Last night, I watched Talvisota, the 1989 film rendition of the Winter War, a short but fierce border conflict between Finland and the Soviet Union during the first year of World War II. Finns, newly independent from Imperial Russia, were confronted by Stalin’s ambition and paranoia. With no allies to speak of, outnumbered and lacking modern fighting vehicles, they inflicted enormous damage on the Red Army. Stalin ultimately achieved part of his objective, but lost a great deal of international sympathy and respect in doing so. Finland, for its part, avoided the fate of its Baltic neighbors (Estonia, Latvia, Lithuania and Poland), remaining independent throughout WWII and the Cold War.
Talvisota depicts Finland as a simple, but proud country with an egalitarian spirit and incredible tenacity. Finns have a respect for tradition, their Lutheran faith, and, most of all, their land, refusing to yield an inch of territory without a fight. Despite being confronted with enormous numbers of Red Army soldiers, tanks and airplanes, they managed to inflict casualties at a ratio of approximately five to one. It may be tempting to write off the Red Army of the time as hopelessly incompetent and bungling, but just a year before the Winter War general Zhukov had crushed Japanese forces in the Battle of Khalkin Ghol in Manchuria and Mongolia, which was the true beginning of WWII, and featured the most recent Mongol cavalry action in East Asia, although probably not the last.
The movie focuses on two brothers who leave their family farm to defend a border outpost as political tensions rise. When negotiations between the Soviets and Finns fail, they are attacked by tanks, airplanes, artillery and massed troops. Holding on in their trenches and bunkers in the forests and farmland of the frontier, they repel wave after wave of Soviet assaults, suffering severe losses themselves. The young men of the platoon featured in the movie are from the same region – Ostrobothnia – and many are related by blood and marriage. Although this amplifies the pain of loss, it also strengthens their resolve to fight, as they know they are risking death not only for an abstract notion of Finland, but for their own kin.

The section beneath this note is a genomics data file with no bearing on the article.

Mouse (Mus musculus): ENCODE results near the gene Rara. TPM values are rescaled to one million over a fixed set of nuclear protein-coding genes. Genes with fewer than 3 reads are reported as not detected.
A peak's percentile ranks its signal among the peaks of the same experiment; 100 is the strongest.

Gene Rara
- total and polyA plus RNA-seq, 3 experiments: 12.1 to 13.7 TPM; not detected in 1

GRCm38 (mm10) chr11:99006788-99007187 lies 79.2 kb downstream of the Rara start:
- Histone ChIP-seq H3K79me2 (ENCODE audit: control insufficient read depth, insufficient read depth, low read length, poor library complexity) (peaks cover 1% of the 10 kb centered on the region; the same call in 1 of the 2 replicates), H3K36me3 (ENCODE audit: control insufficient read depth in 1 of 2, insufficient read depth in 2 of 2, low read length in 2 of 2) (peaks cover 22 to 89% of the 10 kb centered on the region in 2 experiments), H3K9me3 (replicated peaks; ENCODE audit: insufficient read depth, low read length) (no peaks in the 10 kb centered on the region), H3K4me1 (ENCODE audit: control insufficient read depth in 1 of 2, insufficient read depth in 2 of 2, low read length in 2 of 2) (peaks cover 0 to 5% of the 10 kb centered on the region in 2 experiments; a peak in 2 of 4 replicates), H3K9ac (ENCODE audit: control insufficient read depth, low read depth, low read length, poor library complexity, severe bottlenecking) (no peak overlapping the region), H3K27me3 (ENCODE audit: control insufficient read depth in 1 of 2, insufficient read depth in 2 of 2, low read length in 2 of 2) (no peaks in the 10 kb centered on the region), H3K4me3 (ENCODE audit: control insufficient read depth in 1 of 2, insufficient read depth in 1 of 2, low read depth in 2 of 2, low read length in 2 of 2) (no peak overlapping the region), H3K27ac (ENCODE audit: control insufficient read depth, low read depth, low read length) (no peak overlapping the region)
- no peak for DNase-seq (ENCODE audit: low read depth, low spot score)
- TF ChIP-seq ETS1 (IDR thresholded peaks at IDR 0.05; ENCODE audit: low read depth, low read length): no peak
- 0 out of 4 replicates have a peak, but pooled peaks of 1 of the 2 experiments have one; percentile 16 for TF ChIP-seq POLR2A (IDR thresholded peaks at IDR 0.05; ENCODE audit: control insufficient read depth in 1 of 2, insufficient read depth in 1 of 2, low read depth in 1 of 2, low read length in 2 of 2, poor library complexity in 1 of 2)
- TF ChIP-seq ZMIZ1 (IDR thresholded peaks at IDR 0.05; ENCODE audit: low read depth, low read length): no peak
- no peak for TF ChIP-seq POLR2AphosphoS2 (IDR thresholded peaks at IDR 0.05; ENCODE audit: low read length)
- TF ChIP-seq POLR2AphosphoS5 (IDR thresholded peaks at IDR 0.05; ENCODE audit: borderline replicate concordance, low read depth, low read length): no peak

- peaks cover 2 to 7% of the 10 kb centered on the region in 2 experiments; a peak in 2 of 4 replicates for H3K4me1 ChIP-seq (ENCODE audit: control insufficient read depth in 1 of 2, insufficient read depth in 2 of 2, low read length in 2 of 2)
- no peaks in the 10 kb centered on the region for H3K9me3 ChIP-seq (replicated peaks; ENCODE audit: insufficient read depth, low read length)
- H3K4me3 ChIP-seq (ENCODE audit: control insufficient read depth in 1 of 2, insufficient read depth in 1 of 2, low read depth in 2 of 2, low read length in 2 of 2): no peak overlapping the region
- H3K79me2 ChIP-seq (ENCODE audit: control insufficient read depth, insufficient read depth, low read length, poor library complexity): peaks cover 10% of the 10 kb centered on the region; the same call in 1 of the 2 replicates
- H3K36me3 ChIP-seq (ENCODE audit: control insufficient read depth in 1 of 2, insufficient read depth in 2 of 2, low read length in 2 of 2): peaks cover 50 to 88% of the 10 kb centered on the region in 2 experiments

This is a lesson lost on many Americans, and may explain our failure in Afghanistan, where the war is very personal for the Pashtuns. We may think of Afghans as feudal, backward barbarians, but their blood ties are very strong in the isolated valleys of the mountainous land. On the other hand, as the US evolves into a “proposition nation,” we may find that our citizens have little regard for any territory or the fates of their fellow citizens, who may as well be foreigners, thereby requiring other incentives for fighting.
However, the strong feeling of solidarity is not the only characteristic of a nation united by a common heritage, but a sense of egalitarianism as well. Finnish superiors are reluctant to throw men away, and officers share the discomforts and misfortunes of their men. One gets the sense that when it’s all over, the survivors – whatever their rank – will return to their villages and farms and take up their old lives on an even footing. It seems that Finland retains this sense of solidarity and egalitarianism today, which has prevented both the country and the Finns as a people from descending into the tyranny that has come to characterize the UK, where thousands of native Britons are arrested every year for what are, essentially, thoughtcrimes, even as their national identity is crushed and their patrimony stolen by a hostile elite.
Unfortunately, for those of us living in what are essentially modern empires, such solidarity may be impossible. The United States is too large, as is China, India, and even Russia. Feelings of nationalistic pride can never become a fixed part of the national identity in these states, as they are too rigid and unwieldy for spread-out civilizations of hundreds of millions of inhabitants. They are better suited to smaller countries that, due to a lower population and/or geographic proximity, encourage both blood ties and personal relationships throughout the country. Examples would be Ireland, Israel, Korea, etc.
I’d highly recommend the movie to men who are interested in 20th century history, as well as those who might be curious about what real patriotism looks like. The film offers a portrayal of one of the noblest qualities of men, and yet one of the greatest tragedies of the human condition. As far as war movies go, it holds its own with classics like Kubrick’s Full Metal Jacket, and what it lacks in flashy cinematography is easily made up for in its very human realism and historical accuracy.